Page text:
What is Cloud Storage?

Cloud storage is a way for businesses and consumers to save data securely online to be accessed anytime from any location and easily shared with granted permission. Cloud storage also offers a way to back up data to facilitate recovery off-site.

Today, individuals can access several free cloud computing services, such as Google Drive, Dropbox, and Box, with upgraded subscription packages offering larger storage sizes and additional cloud services.

Cloud Storage Explained

Cloud storage offers a simple way to securely and safely store and/or move data securely and safely. It allows individuals and businesses to store their files with the cloud services provider for on-demand access on any device. Cloud storage can also archive data that requires long-term storage but does not need to be accessed frequently, such as certain financial records. Increasingly, files stored “in the cloud” are utilized for group collaboration.

Cloud storage allows a client’s computer, tablet, or smartphone to send and retrieve files online to and from a remote data server. The same data is usually stored on multiple servers simultaneously, so clients can access their data even if one server is down or loses data. For example, a laptop computer owner might store personal photos on her hard drive and in the cloud if the laptop is stolen.

A cloud storage system can specialize in storing a particular type of data, such as digital photos or music files, or provide general storage of any kind of data, such as photos, audio files, text documents, presentations, and spreadsheets.

Cloud storage is believed to have been invented by computer scientist Dr Joseph Carl Robnett Licklider in the 1960s. About two decades later, CompuServe began offering its customers small amounts of disk space to store some of their files. In the mid-1990s, AT&T launched the first all-web-based storage service for personal and business communication. Since then, several different services have become gained traction.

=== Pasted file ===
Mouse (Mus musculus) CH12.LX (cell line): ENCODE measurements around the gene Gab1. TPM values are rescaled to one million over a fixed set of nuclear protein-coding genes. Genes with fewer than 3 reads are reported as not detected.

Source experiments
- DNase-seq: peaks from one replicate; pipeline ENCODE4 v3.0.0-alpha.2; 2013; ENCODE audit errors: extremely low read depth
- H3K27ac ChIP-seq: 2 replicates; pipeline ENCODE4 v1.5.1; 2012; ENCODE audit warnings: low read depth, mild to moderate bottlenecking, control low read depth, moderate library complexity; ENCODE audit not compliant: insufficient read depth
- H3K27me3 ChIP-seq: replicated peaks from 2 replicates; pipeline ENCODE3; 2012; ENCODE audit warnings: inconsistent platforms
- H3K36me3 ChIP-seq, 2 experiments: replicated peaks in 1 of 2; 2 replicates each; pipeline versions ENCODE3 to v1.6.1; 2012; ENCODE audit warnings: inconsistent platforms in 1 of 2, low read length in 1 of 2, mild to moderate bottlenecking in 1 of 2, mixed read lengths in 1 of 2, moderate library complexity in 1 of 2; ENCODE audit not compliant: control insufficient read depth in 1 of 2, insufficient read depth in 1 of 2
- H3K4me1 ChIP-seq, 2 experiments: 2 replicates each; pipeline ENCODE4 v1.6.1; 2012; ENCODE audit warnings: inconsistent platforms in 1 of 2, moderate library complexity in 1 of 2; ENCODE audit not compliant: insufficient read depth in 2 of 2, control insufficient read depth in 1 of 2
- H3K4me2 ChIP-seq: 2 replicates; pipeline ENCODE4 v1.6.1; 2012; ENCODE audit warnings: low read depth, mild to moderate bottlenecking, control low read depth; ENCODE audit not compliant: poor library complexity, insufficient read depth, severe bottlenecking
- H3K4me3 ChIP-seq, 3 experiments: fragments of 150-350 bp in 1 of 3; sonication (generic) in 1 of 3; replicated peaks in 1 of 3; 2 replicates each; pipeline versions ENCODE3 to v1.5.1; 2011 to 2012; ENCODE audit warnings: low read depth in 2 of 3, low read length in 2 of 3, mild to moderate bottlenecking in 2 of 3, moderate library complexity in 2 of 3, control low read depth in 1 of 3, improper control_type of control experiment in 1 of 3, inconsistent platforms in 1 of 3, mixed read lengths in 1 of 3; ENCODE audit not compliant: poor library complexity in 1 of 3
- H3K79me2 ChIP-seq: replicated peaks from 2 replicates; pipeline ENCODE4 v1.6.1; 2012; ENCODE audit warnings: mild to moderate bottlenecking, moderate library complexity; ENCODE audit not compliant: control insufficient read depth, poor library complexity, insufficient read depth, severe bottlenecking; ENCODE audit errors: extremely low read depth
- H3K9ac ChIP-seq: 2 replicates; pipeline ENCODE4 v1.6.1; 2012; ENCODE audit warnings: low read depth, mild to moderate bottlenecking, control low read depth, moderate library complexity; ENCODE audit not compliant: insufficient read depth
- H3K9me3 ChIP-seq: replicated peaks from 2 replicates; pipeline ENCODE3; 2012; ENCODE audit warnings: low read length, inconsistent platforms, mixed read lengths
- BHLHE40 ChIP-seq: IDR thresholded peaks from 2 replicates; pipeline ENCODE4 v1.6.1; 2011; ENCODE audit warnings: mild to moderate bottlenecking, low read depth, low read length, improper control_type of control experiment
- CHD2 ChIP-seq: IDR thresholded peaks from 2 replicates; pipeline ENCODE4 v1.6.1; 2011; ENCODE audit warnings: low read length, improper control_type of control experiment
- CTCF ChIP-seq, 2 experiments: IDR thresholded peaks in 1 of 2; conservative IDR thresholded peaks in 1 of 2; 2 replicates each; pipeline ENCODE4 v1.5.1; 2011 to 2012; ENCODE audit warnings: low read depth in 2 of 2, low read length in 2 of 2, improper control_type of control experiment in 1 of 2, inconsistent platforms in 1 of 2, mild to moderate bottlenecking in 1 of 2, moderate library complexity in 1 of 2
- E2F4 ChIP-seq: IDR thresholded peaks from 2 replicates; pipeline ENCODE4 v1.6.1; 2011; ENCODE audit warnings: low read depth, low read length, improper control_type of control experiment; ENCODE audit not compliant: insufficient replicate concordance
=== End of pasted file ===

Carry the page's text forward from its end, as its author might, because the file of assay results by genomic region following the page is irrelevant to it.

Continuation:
Some popular cloud storage providers

How Cloud Storage Benefits Businesses

Cloud storage helps businesses with major data storage needs to save significant space and money by eliminating the need for data storage infrastructure on business premises. The cloud storage provider owns and maintains all the necessary hardware and software, so the cloud users don’t have to. Further, businesses can instantly scale up or down how much cloud storage they can access as their storage needs change. Purchasing ongoing cloud storage may cost more in the long run, but it can be significantly less expensive upfront.

The cloud also enables employees to collaborate with colleagues—and work remotely and outside of regular business hours—while facilitating smooth document collaboration by allowing authorized employees easy access to the most updated file version. At the personal level, cloud storage allows mobile data and enables digital life in the holistic way we live today. Without the cloud, smartphones would not be able to be the interface of so much data ( photos, documents, information on the go). Using the cloud to store files can also positively affect the environment since it cuts down energy consumption.

Cloud Storage Security

There is so much attention on cloud storage today in the digital era because so much of our sensitive personal data is stored in the cloud, whether we voluntarily store it there or whether a company we do business with decides to store it there. As a result, cloud security has become a major concern. Users wonder whether their information is safe, and increasing data breaches have demonstrated that sometimes it isn’t. Users are also concerned about whether the data they have stored on the cloud will be accessible when needed.

While cloud storage may seem vulnerable due to the prevalence of hacking, the alternatives, such as onsite storage, have security vulnerabilities, too. Company-provided cloud storage can improve security by giving employees an alternative to using their personal accounts to back up and transfer files they need to access outside the office.

A good cloud storage provider will have data redundancy, storing the same files in multiple physical locations to survive human errors, equipment failures, or natural disasters. A reputable provider will also store and transmit data securely so no one can access it without permission. Some users might also require that data be stored so that it can only be read but not changed; this feature is also available through cloud storage.

(Credit: Investopedia.com)

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